I've had a number of complimentary comments about Wednesday's 4Thought programme, as well as the licensed insults that are the stuff of internet feedback. (I notice for example on YouTube it's more disliked than liked! YouTube 4Thought clip) I must say I thought that the editors had done a good job with my forty minutes of interview. I was particularly pleased that they'd focused on the positive elements of what I'd said. Today I had an email from a university friend:
"I guess they left out many good things that you also said. But what they left in left me quieted with that quiet that comes from knowing that one has heard truth. And that truth and love are one.
"A friend of ours died aged 50, of lymphoma. He was a pastor and, with his wife, at the heart of any party, connected to people near and far. As we accompanied him in his last weeks, besides the sadness there was something infinitely precious for us all. Before he died he said, I don't 'spect you'll want to put a gravestone up, but if you do, write on it, 'he never knew he was so loved'....
"Jane looked wonderful - beautiful, poised and with an air of 'don't anyone mess with me' that was just right." (Obviously, I agreed with that!)
Yesterday we saw retired GP Michael Irwin who accompanied a patient to end his life in Zurich and hoped to be prosecuted for it. He's a committed campaigner for euthanasia, and intoned the all too easy mantra of "compassion". As I've pointed out on a number of occasions, compassion means suffering with, not killing out of sympathy. We have a couple more doctors to look forward to, one on each side of the debate, and then a disabled man talking about palliative care. Interestingly at least three contributors, I think, are 'Dignity in Dying' (formerly Voluntary Euthanasia Society) supporters.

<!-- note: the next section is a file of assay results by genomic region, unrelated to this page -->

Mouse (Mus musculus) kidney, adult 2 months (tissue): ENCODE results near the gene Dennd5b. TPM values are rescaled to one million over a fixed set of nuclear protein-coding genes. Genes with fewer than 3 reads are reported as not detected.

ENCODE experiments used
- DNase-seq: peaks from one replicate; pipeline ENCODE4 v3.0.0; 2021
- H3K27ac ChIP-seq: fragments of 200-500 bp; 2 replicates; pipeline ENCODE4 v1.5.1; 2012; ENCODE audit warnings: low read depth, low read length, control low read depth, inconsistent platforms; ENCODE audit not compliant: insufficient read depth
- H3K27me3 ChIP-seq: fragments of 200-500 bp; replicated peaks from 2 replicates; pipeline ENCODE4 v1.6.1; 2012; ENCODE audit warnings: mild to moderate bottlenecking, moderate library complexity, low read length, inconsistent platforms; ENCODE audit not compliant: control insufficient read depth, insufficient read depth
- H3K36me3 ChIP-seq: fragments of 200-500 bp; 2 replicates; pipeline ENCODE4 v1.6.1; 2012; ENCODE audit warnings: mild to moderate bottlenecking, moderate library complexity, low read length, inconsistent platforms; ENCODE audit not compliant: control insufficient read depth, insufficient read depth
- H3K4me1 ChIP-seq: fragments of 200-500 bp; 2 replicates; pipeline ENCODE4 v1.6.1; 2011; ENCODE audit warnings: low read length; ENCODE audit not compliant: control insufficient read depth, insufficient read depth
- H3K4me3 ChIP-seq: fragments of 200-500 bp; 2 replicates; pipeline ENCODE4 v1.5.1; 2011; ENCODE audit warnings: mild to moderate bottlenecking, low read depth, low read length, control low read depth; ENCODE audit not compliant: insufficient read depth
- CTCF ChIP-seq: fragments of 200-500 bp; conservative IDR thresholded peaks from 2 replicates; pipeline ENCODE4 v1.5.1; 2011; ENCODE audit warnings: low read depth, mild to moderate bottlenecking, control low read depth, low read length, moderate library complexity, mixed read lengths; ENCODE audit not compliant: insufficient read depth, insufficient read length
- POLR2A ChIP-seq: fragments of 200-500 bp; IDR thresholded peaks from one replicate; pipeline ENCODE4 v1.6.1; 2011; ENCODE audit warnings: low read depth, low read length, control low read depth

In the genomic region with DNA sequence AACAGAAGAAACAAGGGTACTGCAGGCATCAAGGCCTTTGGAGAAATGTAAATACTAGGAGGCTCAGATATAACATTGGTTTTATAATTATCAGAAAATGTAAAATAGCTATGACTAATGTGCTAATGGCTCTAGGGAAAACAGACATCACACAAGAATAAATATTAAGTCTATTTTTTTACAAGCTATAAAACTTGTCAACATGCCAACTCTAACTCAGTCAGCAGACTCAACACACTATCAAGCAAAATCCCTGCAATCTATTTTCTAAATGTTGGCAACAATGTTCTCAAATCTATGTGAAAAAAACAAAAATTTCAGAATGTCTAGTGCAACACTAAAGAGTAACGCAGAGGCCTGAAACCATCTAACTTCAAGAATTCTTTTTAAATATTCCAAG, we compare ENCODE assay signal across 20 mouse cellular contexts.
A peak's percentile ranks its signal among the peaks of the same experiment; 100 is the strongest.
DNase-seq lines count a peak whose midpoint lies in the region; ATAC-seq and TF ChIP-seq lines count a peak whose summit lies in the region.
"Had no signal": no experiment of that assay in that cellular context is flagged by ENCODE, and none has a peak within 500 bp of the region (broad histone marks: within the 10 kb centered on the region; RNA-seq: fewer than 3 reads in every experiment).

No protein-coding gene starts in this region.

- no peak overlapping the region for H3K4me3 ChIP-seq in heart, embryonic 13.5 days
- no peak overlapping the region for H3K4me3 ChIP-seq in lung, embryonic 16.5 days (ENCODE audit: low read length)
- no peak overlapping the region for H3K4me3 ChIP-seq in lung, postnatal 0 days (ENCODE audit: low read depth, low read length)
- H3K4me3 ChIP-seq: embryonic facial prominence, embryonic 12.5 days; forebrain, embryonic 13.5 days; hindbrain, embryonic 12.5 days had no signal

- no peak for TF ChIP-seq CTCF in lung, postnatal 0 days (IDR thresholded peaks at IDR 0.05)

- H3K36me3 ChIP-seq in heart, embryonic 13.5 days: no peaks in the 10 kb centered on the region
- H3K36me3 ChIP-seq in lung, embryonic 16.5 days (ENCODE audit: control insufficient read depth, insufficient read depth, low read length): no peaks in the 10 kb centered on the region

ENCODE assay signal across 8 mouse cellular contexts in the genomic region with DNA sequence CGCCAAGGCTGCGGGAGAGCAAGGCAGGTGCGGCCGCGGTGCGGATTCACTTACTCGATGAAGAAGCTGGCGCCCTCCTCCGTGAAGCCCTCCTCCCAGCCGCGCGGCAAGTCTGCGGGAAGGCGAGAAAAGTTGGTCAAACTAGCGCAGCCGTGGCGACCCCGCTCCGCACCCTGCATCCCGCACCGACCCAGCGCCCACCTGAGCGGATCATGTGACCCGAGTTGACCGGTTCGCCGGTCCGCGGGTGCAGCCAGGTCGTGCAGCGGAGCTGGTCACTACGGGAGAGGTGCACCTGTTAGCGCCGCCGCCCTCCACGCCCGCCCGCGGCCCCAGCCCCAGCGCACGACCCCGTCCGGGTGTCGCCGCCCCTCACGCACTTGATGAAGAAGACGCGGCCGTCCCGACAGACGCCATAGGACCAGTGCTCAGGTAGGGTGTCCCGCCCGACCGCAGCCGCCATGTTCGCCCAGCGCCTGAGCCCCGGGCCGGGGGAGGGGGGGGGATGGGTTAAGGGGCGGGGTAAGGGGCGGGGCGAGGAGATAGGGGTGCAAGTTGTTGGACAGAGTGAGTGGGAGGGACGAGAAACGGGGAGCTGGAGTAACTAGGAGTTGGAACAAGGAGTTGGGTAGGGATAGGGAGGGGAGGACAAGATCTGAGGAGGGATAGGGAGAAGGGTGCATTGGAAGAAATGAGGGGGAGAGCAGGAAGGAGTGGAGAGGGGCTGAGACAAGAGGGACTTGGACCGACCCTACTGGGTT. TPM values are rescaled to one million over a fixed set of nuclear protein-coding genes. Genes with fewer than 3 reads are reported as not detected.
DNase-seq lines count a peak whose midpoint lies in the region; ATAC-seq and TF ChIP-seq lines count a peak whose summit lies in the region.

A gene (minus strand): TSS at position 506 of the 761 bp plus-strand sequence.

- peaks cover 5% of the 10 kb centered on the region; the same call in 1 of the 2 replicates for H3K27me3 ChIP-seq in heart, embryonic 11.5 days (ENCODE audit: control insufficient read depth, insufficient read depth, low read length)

Meanwhile the news has continued. Alan Johnson MP resigning as Shadow Chancellor for personal family reasons - I'm glad he's apparently put his family in front of his career. (Coincidentally at the moment we're watching dvds of The Pallisers, based on Trollope's novels, in which Plantaganet Palliser sacrificed his career, as Chancellor, in order to save his marriage to Lady Glencora.) Andrew Coulson, former editor of The News of the World, resigning as David Cameron's communications director, because, as Mr Coulson said, coverage of the News of the World's phone hacking had "made it difficult for me to give the 110% needed in this role" - odd, that phrase, for a communicator. 110% (attention) is an impossibility, isn't it? Both resignations, we are told, call in to question the judgement of Ed Milliband and David Cameron respectively. Oh no! They're not fallible, are they? As Tony Blair has proved before the Chilcott Enquiry.